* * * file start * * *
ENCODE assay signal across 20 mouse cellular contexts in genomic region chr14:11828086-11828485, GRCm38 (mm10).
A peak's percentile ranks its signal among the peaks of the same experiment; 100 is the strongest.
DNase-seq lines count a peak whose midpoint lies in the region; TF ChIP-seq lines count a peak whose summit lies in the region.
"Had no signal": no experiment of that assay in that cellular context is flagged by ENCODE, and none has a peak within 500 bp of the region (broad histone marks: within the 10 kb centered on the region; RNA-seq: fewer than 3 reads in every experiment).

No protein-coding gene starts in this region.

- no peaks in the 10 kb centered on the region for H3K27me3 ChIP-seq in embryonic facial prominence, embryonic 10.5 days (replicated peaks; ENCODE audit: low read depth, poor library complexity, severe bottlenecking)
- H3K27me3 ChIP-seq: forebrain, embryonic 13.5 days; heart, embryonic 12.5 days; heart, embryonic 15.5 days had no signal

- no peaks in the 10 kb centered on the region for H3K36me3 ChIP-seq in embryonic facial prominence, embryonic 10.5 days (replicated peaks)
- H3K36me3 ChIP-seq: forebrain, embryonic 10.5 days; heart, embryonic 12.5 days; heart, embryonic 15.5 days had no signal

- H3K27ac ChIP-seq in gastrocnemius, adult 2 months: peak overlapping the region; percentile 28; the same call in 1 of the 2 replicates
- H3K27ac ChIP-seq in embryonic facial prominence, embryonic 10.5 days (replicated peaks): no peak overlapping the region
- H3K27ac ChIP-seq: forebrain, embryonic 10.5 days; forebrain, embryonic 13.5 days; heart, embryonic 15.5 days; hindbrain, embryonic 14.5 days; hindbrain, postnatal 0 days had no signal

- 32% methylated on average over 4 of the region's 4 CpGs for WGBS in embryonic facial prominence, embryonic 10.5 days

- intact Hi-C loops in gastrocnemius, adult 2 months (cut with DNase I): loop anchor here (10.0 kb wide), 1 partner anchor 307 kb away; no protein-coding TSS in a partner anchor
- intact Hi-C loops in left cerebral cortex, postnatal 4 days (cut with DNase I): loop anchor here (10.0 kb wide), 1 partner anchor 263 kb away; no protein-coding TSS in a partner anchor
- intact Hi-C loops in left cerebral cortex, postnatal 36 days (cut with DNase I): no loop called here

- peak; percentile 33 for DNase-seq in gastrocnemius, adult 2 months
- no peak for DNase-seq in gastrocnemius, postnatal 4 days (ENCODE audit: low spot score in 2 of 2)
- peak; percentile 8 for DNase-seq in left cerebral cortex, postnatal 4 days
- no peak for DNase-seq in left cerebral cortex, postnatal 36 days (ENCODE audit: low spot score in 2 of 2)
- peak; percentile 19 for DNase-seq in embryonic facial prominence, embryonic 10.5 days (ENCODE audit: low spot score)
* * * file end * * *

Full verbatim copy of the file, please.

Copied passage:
ENCODE assay signal across 20 mouse cellular contexts in genomic region chr14:11828086-11828485, GRCm38 (mm10).
A peak's percentile ranks its signal among the peaks of the same experiment; 100 is the strongest.
DNase-seq lines count a peak whose midpoint lies in the region; TF ChIP-seq lines count a peak whose summit lies in the region.
"Had no signal": no experiment of that assay in that cellular context is flagged by ENCODE, and none has a peak within 500 bp of the region (broad histone marks: within the 10 kb centered on the region; RNA-seq: fewer than 3 reads in every experiment).

No protein-coding gene starts in this region.

- no peaks in the 10 kb centered on the region for H3K27me3 ChIP-seq in embryonic facial prominence, embryonic 10.5 days (replicated peaks; ENCODE audit: low read depth, poor library complexity, severe bottlenecking)
- H3K27me3 ChIP-seq: forebrain, embryonic 13.5 days; heart, embryonic 12.5 days; heart, embryonic 15.5 days had no signal

- no peaks in the 10 kb centered on the region for H3K36me3 ChIP-seq in embryonic facial prominence, embryonic 10.5 days (replicated peaks)
- H3K36me3 ChIP-seq: forebrain, embryonic 10.5 days; heart, embryonic 12.5 days; heart, embryonic 15.5 days had no signal

- H3K27ac ChIP-seq in gastrocnemius, adult 2 months: peak overlapping the region; percentile 28; the same call in 1 of the 2 replicates
- H3K27ac ChIP-seq in embryonic facial prominence, embryonic 10.5 days (replicated peaks): no peak overlapping the region
- H3K27ac ChIP-seq: forebrain, embryonic 10.5 days; forebrain, embryonic 13.5 days; heart, embryonic 15.5 days; hindbrain, embryonic 14.5 days; hindbrain, postnatal 0 days had no signal

- 32% methylated on average over 4 of the region's 4 CpGs for WGBS in embryonic facial prominence, embryonic 10.5 days

- intact Hi-C loops in gastrocnemius, adult 2 months (cut with DNase I): loop anchor here (10.0 kb wide), 1 partner anchor 307 kb away; no protein-coding TSS in a partner anchor
- intact Hi-C loops in left cerebral cortex, postnatal 4 days (cut with DNase I): loop anchor here (10.0 kb wide), 1 partner anchor 263 kb away; no protein-coding TSS in a partner anchor
- intact Hi-C loops in left cerebral cortex, postnatal 36 days (cut with DNase I): no loop called here

- peak; percentile 33 for DNase-seq in gastrocnemius, adult 2 months
- no peak for DNase-seq in gastrocnemius, postnatal 4 days (ENCODE audit: low spot score in 2 of 2)
- peak; percentile 8 for DNase-seq in left cerebral cortex, postnatal 4 days
- no peak for DNase-seq in left cerebral cortex, postnatal 36 days (ENCODE audit: low spot score in 2 of 2)
- peak; percentile 19 for DNase-seq in embryonic facial prominence, embryonic 10.5 days (ENCODE audit: low spot score)